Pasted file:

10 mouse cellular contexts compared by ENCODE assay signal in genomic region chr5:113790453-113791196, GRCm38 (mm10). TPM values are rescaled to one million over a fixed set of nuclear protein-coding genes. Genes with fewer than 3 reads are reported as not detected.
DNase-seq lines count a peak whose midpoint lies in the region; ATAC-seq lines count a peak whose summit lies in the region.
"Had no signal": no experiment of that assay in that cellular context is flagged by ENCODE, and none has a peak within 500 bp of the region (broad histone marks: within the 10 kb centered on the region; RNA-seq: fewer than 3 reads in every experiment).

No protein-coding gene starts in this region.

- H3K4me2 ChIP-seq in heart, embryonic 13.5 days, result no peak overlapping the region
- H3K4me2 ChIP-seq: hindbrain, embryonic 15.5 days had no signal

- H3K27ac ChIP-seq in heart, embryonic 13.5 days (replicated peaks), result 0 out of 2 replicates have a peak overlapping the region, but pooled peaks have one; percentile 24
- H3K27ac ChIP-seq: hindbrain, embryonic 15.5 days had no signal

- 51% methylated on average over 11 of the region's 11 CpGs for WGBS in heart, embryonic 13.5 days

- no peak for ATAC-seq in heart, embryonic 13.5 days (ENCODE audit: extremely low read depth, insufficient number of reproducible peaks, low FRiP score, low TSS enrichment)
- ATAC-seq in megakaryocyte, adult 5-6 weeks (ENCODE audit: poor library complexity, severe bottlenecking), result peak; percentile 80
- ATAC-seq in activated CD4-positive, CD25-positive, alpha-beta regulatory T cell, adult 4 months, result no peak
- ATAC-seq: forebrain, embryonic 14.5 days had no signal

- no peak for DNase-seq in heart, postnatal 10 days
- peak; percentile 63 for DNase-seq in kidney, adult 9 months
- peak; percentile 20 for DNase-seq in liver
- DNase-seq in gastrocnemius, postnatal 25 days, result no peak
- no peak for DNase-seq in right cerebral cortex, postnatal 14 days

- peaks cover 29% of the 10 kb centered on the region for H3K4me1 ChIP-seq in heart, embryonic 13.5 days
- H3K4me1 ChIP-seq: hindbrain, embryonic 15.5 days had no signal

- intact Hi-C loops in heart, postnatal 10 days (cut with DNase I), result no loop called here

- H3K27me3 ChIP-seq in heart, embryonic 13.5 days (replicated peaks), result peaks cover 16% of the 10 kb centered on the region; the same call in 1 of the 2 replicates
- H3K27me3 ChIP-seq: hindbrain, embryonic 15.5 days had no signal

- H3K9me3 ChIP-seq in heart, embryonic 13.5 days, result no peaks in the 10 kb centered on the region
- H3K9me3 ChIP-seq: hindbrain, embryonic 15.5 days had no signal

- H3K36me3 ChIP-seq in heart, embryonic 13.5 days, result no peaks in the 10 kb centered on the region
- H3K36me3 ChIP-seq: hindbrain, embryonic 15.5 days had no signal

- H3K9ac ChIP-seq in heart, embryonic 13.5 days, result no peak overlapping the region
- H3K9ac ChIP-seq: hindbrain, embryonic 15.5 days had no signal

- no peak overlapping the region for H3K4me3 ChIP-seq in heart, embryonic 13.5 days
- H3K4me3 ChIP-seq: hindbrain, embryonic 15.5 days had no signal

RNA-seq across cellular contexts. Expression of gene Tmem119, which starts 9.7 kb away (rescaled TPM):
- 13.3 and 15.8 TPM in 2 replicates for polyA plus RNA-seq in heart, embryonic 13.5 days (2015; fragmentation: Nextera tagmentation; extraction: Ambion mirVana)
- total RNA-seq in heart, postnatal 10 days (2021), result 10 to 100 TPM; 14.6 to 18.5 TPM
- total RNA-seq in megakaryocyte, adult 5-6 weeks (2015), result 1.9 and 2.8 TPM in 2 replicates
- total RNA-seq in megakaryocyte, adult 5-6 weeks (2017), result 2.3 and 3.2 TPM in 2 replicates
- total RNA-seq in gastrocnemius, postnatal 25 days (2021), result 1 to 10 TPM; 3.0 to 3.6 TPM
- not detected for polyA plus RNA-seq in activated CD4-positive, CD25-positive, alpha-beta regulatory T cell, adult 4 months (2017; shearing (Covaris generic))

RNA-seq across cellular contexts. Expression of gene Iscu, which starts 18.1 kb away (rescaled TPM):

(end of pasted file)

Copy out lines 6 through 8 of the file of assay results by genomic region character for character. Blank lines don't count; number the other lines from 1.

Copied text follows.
- H3K4me2 ChIP-seq: hindbrain, embryonic 15.5 days had no signal

- H3K27ac ChIP-seq in heart, embryonic 13.5 days (replicated peaks), result 0 out of 2 replicates have a peak overlapping the region, but pooled peaks have one; percentile 24
- H3K27ac ChIP-seq: hindbrain, embryonic 15.5 days had no signal